from the GNU version of the Collaborative International Dictionary of English

  • n. A horse given to wind-sucking.
  • n. The kestrel.

from The Century Dictionary and Cyclopedia

  • n. The wind-hover or kestrel.
  • n. A person ready to pounce on any one, or on any blemish or weak point.
  • n. A crib-biter.


Sorry, no etymologies found.


  • Old Silvertail, having become a confirmed wind-sucker, had been deported to the Mobile Veterinary Section; Tommy, the shapely bay I was now riding, had been transferred to me by our ex-adjutant, Castle, who had trained him to be well-mannered and adaptable.

    Pushed and the Return Push

  • He was always lurking about people's stables talking to grooms and worming out secrets -- whose horse had a cough, whose was a wind-sucker, whose was lame after hunting, and so on -- and had a price current of every horse in the place -- knew what had been given, what the owners asked, and had a pretty good guess what they would take.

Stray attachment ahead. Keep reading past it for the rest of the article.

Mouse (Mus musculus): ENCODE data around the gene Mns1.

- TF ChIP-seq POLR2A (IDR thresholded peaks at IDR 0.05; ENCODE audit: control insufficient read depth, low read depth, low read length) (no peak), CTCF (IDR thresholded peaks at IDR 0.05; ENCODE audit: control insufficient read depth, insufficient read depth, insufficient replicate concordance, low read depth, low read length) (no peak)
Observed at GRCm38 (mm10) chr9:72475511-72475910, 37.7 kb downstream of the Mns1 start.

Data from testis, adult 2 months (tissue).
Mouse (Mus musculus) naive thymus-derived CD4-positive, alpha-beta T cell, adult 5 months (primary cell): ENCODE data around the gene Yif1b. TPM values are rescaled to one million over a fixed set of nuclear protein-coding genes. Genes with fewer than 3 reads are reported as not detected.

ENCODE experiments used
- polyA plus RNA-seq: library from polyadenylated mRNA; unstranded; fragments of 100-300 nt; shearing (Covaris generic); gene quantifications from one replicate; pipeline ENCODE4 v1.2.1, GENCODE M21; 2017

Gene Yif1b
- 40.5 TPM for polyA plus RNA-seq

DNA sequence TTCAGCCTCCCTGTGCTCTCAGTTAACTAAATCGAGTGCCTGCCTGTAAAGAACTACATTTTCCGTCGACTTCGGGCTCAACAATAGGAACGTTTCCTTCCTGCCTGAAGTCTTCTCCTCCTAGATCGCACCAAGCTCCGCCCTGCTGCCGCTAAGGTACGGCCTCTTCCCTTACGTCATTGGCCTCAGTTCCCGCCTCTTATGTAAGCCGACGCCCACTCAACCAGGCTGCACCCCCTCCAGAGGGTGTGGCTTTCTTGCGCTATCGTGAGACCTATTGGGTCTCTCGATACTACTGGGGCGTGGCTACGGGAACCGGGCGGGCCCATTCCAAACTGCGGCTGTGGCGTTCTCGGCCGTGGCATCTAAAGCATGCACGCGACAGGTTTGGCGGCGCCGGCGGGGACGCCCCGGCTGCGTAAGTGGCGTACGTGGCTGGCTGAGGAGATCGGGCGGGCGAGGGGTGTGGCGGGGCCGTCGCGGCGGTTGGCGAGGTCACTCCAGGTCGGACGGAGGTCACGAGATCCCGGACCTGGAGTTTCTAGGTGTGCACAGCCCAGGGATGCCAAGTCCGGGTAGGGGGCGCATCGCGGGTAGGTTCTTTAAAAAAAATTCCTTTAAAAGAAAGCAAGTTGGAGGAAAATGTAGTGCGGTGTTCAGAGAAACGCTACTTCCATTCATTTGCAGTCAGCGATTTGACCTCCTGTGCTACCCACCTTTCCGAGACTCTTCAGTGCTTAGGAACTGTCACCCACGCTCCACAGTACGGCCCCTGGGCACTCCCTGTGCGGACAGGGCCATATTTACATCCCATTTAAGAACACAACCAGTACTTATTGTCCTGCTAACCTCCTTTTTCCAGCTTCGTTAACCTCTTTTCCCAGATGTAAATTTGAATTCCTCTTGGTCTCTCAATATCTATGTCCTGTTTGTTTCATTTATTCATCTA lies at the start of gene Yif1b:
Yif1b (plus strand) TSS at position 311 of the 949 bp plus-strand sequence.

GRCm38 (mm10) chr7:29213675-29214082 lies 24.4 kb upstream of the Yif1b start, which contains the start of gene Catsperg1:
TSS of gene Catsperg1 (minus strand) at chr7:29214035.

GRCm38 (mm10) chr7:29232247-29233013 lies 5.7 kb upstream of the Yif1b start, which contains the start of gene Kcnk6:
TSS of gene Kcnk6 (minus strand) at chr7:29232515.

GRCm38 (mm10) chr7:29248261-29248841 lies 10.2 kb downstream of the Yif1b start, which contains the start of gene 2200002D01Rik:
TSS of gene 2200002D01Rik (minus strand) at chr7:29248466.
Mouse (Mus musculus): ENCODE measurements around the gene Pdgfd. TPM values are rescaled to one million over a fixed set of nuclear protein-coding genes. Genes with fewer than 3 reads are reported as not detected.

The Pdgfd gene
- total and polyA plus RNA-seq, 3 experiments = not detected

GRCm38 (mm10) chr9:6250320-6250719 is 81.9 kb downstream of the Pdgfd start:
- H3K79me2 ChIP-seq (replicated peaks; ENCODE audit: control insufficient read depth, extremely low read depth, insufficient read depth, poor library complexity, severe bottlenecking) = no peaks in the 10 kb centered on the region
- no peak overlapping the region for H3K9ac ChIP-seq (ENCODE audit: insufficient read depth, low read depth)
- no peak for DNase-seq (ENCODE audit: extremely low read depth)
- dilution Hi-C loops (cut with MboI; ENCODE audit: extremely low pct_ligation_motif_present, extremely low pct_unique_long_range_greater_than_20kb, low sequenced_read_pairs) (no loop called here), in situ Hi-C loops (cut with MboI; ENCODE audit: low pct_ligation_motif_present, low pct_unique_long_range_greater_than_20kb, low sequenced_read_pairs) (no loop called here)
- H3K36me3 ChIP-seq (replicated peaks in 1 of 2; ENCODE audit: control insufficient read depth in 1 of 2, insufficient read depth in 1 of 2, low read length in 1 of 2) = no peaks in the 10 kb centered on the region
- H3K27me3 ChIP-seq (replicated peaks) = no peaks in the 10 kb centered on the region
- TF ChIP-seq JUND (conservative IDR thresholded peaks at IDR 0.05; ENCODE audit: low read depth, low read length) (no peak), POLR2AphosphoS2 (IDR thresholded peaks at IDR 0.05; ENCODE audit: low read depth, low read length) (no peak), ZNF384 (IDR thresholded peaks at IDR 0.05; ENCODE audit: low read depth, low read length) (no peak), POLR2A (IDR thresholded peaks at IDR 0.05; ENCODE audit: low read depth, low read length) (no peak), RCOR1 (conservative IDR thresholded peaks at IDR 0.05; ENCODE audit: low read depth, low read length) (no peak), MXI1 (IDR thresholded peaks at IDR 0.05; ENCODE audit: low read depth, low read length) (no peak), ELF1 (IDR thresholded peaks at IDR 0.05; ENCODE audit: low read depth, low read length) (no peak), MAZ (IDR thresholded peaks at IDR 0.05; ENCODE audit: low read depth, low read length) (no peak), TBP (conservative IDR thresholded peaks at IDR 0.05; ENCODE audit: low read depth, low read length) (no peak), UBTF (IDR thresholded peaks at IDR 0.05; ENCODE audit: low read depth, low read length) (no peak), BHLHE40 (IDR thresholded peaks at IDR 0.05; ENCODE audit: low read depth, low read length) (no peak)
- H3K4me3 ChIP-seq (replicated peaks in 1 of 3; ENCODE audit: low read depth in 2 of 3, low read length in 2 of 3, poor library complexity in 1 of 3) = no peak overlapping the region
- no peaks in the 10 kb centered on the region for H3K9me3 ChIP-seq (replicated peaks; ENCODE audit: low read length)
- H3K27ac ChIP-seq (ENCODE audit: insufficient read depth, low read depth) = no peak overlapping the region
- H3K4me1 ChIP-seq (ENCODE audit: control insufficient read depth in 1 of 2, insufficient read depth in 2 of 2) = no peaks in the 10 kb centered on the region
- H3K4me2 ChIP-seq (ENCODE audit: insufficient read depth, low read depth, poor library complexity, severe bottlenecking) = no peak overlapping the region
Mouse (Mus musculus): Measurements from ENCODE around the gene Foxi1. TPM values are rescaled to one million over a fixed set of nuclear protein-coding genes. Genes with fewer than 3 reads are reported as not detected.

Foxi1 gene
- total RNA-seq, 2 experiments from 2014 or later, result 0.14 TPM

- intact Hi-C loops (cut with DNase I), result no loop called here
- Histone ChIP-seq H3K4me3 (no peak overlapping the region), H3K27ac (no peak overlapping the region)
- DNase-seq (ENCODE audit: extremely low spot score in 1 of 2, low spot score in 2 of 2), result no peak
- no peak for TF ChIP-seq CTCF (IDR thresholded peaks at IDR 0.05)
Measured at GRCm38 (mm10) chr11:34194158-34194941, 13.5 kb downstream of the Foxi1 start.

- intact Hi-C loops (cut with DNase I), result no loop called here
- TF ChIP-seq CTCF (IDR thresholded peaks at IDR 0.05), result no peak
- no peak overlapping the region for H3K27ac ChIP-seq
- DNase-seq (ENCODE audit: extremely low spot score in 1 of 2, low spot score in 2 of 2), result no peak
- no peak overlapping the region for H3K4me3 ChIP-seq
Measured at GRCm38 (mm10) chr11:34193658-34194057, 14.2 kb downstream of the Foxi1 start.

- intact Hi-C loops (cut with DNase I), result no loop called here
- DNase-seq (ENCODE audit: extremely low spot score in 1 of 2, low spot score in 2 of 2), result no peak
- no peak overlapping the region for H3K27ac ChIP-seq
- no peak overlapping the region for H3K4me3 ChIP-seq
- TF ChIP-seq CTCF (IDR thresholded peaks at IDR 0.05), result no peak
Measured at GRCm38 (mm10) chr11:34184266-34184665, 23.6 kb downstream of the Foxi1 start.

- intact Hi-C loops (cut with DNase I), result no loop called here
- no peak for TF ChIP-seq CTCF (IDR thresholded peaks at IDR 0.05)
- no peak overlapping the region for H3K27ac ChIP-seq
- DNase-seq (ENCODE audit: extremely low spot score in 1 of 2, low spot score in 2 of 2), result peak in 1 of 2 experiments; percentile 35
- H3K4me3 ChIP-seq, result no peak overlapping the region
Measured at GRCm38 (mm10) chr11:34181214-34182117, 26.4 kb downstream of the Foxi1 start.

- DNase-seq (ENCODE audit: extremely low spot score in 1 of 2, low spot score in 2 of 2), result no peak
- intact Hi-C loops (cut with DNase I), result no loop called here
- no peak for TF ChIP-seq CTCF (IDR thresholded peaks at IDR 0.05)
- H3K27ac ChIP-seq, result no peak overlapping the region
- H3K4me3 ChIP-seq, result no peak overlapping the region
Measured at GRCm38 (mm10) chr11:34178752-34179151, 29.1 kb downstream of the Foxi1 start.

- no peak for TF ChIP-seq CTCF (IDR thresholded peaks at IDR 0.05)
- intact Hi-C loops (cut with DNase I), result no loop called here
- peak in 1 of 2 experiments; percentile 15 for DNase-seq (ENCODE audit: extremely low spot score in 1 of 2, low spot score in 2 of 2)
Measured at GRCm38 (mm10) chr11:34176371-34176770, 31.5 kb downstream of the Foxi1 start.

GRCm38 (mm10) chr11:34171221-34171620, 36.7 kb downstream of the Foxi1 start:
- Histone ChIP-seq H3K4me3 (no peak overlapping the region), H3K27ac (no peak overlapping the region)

Mr. Sponge's Sporting Tour

  • But it would be something too extravagant for the veriest wind-sucker among commentators to start a theory that a revision was made of his original work by Marlowe after additions had been made to it by Shakespeare; yet we have seen that the most unmistakable signs of Marlowe's handiwork, the passages which show most plainly the personal and present seal of his genius, belong to the play only in its revised form; while there is no part of the whole composition which can so confidently be assigned to Shakespeare as to the one man then capable of such work, as can an entire and important episode of the play in its unrevised state.

    A Study of Shakespeare


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  • Hmn, it seems unlikely that going down the path of windfucking would really get you anywhere..

    July 11, 2008

  • See windhover. It's that lugubrious Jesuit again! Another name for windhover is windfucker. Really.

    July 11, 2008

  • Envious, covetous person. Originally referred to a species of hawk that feeds on mice and hovers greedily, almost motionless, in the air over its prey. (Chapman used the term to criticize Ben Johnson in the preface to his Iliad, saying, "There is a certain envious wind-sucker that hovers up and down, laboriously ingrossing sic all the air with his luxurious ambition.")

    July 11, 2008